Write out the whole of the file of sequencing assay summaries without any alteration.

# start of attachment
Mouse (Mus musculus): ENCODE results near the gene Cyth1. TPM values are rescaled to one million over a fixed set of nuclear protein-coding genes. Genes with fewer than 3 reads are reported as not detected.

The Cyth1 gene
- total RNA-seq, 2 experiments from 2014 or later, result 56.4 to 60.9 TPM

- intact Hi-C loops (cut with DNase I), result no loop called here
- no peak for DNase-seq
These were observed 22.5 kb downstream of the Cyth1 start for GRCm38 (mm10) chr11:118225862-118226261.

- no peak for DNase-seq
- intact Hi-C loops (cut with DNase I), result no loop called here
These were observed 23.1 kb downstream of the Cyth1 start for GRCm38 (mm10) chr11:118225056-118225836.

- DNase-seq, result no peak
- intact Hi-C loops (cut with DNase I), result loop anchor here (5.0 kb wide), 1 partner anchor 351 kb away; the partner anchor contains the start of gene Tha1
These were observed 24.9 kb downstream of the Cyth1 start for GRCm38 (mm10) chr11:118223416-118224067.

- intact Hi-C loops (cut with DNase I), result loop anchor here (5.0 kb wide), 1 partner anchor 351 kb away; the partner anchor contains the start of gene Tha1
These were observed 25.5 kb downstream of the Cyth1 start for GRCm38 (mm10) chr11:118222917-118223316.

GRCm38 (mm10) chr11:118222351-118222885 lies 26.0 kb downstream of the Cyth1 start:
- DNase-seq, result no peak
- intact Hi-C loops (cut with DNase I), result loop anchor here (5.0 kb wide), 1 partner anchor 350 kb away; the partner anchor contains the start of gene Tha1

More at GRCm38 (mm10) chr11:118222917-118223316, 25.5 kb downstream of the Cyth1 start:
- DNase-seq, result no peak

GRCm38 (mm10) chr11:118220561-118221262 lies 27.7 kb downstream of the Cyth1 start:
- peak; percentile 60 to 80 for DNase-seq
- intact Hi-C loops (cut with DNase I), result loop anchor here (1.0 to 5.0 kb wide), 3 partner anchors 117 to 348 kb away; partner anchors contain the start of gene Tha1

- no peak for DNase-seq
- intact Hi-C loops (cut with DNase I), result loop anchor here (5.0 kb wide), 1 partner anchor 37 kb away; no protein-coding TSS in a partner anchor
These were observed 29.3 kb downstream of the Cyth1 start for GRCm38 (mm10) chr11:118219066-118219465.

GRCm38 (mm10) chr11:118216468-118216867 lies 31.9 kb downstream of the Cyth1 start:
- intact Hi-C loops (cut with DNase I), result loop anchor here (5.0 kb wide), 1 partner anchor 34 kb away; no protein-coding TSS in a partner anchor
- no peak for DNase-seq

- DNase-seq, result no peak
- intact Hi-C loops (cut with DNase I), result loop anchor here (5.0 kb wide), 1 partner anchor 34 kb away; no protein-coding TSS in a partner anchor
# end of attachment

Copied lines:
Mouse (Mus musculus): ENCODE results near the gene Cyth1. TPM values are rescaled to one million over a fixed set of nuclear protein-coding genes. Genes with fewer than 3 reads are reported as not detected.

The Cyth1 gene
- total RNA-seq, 2 experiments from 2014 or later, result 56.4 to 60.9 TPM

- intact Hi-C loops (cut with DNase I), result no loop called here
- no peak for DNase-seq
These were observed 22.5 kb downstream of the Cyth1 start for GRCm38 (mm10) chr11:118225862-118226261.

- no peak for DNase-seq
- intact Hi-C loops (cut with DNase I), result no loop called here
These were observed 23.1 kb downstream of the Cyth1 start for GRCm38 (mm10) chr11:118225056-118225836.

- DNase-seq, result no peak
- intact Hi-C loops (cut with DNase I), result loop anchor here (5.0 kb wide), 1 partner anchor 351 kb away; the partner anchor contains the start of gene Tha1
These were observed 24.9 kb downstream of the Cyth1 start for GRCm38 (mm10) chr11:118223416-118224067.

- intact Hi-C loops (cut with DNase I), result loop anchor here (5.0 kb wide), 1 partner anchor 351 kb away; the partner anchor contains the start of gene Tha1
These were observed 25.5 kb downstream of the Cyth1 start for GRCm38 (mm10) chr11:118222917-118223316.

GRCm38 (mm10) chr11:118222351-118222885 lies 26.0 kb downstream of the Cyth1 start:
- DNase-seq, result no peak
- intact Hi-C loops (cut with DNase I), result loop anchor here (5.0 kb wide), 1 partner anchor 350 kb away; the partner anchor contains the start of gene Tha1

More at GRCm38 (mm10) chr11:118222917-118223316, 25.5 kb downstream of the Cyth1 start:
- DNase-seq, result no peak

GRCm38 (mm10) chr11:118220561-118221262 lies 27.7 kb downstream of the Cyth1 start:
- peak; percentile 60 to 80 for DNase-seq
- intact Hi-C loops (cut with DNase I), result loop anchor here (1.0 to 5.0 kb wide), 3 partner anchors 117 to 348 kb away; partner anchors contain the start of gene Tha1

- no peak for DNase-seq
- intact Hi-C loops (cut with DNase I), result loop anchor here (5.0 kb wide), 1 partner anchor 37 kb away; no protein-coding TSS in a partner anchor
These were observed 29.3 kb downstream of the Cyth1 start for GRCm38 (mm10) chr11:118219066-118219465.

GRCm38 (mm10) chr11:118216468-118216867 lies 31.9 kb downstream of the Cyth1 start:
- intact Hi-C loops (cut with DNase I), result loop anchor here (5.0 kb wide), 1 partner anchor 34 kb away; no protein-coding TSS in a partner anchor
- no peak for DNase-seq

- DNase-seq, result no peak
- intact Hi-C loops (cut with DNase I), result loop anchor here (5.0 kb wide), 1 partner anchor 34 kb away; no protein-coding TSS in a partner anchor